A couple of weeks ago I sent out some emails to a few random friends asking them to give me 4 things: a person, a place, an object, and a line of dialogue they made up themselves.
So as not to influence their responses, I didn’t tell them what it was for, only that it would act as a creative “kick start” for me. Taking a page from a writing circle I was in while in Chicago, I would then take the four suggestions and somehow work them into a short story.
The first person to respond was dear Adi and she gave me the following:
Place: A park
Person: A shrink
Thing: A paper bag
Line: “I wish I knew why this was happening.”
What follows is the story those items inspired. I’ll be taking the rest of the suggestions in the order I received them and will post the stories here. Some of them will be good, and I am sure some of them won’t. Hopefully you’ll enjoy reading them regardless.
And now, the first in a new series of stories (rated PG for language):
I sat on the cement wall that surrounded the fountain in the middle of the park and looked for Amy. I’d never seen her in person before but believed I would recognize her from the picture she emailed me.
Had I really agreed to meet someone I met online? On MySpace, no less? It was only a few years ago when I would laugh behind the backs of people who told me they were going to hook up with someone they met online. It always seemed a little sad and desperate to me. What had happened in the lives of these people that made them so — for lack of a better word — pathetic?
But fast-forward three years where the idea is a little more commonplace and it doesn’t seem so far-fetched. Funny how something like going through a divorce, partnered with not meeting any women, will change your perspective on things.
That’s not to say I was completely sold on the idea; I still had some reservations about it all. Not because I was apprehensive Amy wouldn’t look like her picture. Actually I was more afraid I wouldn’t look like mine.
I’d hate for Amy to be in the embarrassingly awkward position where she shows up, sees me, and thinks Eh. That’s him? If I knew he actually looked like that in person I’d have gone to Borders instead.
I’m not being hard on myself, just realistic. I see myself in the mirror every day and I know what I look like. There are a million guys out there better looking than me with cooler hair, nicer clothes, more money, and much better abs. And I’m totally fine with that. I just don’t want to be one of those guys who’s ugly and doesn’t even know it. Just for the record, I don’t think I’m ugly, but I’m also aware that most ugly people don’t think they’re ugly, either.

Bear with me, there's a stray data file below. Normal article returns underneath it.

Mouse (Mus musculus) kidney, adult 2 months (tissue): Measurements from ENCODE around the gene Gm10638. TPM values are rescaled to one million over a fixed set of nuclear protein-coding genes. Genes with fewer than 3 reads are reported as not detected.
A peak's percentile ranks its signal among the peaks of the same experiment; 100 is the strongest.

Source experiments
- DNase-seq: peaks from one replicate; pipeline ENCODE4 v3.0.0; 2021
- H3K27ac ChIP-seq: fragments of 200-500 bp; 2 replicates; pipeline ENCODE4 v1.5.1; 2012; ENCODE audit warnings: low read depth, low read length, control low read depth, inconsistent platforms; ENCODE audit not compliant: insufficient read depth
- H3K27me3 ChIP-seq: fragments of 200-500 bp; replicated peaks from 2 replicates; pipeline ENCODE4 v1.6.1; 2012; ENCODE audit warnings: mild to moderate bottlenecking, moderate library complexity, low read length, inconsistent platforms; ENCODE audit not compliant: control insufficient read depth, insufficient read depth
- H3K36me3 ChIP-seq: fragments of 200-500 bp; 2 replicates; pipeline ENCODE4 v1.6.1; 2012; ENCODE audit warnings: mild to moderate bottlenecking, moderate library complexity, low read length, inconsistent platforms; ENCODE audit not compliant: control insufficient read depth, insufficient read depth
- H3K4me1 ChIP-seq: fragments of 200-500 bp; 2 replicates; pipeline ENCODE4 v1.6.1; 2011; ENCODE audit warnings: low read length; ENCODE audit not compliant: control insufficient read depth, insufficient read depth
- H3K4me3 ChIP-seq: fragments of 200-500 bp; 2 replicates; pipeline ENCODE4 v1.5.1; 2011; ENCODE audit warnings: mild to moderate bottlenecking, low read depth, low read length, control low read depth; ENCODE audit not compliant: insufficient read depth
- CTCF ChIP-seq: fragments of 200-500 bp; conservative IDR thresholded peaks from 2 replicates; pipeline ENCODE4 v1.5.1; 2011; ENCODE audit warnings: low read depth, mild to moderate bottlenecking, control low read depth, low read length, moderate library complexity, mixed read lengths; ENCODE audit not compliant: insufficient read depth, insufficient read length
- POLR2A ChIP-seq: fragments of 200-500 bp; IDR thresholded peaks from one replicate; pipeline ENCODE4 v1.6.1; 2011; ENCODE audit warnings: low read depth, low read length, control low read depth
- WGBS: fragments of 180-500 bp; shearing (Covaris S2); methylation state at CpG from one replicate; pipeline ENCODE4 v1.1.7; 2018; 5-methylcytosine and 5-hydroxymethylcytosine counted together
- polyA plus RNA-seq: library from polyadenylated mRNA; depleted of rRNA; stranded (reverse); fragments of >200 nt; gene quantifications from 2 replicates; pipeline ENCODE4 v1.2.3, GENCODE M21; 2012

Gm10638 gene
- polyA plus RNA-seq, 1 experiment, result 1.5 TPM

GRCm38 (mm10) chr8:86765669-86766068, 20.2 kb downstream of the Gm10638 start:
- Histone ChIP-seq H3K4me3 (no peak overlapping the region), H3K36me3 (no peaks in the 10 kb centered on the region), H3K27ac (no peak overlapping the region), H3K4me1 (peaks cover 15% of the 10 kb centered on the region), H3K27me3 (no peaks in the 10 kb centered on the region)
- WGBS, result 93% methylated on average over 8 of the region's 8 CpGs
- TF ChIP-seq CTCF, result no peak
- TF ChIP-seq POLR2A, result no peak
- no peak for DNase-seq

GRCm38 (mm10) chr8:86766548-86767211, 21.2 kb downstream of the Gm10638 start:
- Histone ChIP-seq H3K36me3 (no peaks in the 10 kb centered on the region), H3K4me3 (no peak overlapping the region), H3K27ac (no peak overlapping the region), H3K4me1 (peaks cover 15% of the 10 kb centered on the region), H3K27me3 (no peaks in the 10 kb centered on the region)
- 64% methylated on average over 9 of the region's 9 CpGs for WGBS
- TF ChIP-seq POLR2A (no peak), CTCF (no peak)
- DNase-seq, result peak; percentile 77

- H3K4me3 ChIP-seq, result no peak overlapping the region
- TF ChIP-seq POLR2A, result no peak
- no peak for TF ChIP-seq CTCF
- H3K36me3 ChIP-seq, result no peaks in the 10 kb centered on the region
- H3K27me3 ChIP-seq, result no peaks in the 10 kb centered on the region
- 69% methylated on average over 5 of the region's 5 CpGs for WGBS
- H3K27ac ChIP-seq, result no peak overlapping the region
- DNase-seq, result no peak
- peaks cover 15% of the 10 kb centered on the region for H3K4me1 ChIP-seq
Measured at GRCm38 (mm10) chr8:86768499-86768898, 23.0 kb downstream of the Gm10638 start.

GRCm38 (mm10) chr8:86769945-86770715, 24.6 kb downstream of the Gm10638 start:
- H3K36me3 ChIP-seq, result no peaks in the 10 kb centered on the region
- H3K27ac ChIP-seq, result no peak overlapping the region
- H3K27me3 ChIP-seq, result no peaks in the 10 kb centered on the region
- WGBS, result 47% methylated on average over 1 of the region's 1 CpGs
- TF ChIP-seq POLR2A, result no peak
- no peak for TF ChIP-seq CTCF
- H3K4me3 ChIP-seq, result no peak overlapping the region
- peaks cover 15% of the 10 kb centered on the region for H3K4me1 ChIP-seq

I tried to be fair to Amy when she asked if I had more pictures I could send her other than my generic MySpace icon. I tried to find the worst, most unflattering shot I had. No sense in trying to candy-coat anything. I attached the picture of me from the last 4th of July at the lake. My mouth is half-open and my eyes are half-closed. I figured if she still wanted to meet me after seeing a photo like that she’s either legally blind or a lot less shallow than I rarely admit to myself that I am.
I’m not sure why I neglected to tell my shrink about any of this in our session this morning. Actually that’s wrong. I do know why I didn’t say anything. Because Dr. Vanderwilt, Dr. Beth Vanderwilt, is herself quite attractive and I was a little embarrassed to say anything about it.
I still don’t know why I’m so influenced by what I think women whom I find appealing might think of me. I know there’s no hope of anything ever happening beyond doctor/patient relationship with Dr. Vanderwilt but just in case the temperature in hell dips below 32 degrees Fahrenheit I want to have my bases covered. And no, this isn’t the first time I’ve considered retaining a second shrink to discuss things I’m too intimidated to discuss with Dr. Vanderwilt.
Are all guys wired like this or am I just lucky?
As I pondered all of this, a cute blonde approached accompanied by one of those small dogs that are more suited for punting than they are for companionship. As she looked in my direction I tried to smile a smile that said I’m a nice guy, not some creepy loner hanging out in the park. It didn’t help my cause when at that moment a paper bag being blown about by the wind found its way to me and wrapped itself around my face.
It startled me and I gasped, sucking part of the bag directly into my mouth, nearly suffocating me in the process. It made such perfect sense that this is how I would bite the big one. Killed by a stray bag the wind blew in my face while I tried to impress a pretty girl. As my little cousin would say, that would be so me.
Today however would prove to not be the day I was murdered by garbage. After struggling longer than it probably should have taken I managed to untangle the bag from around my head. The girl and her dog had already passed and to no surprise she was no longer looking in my direction.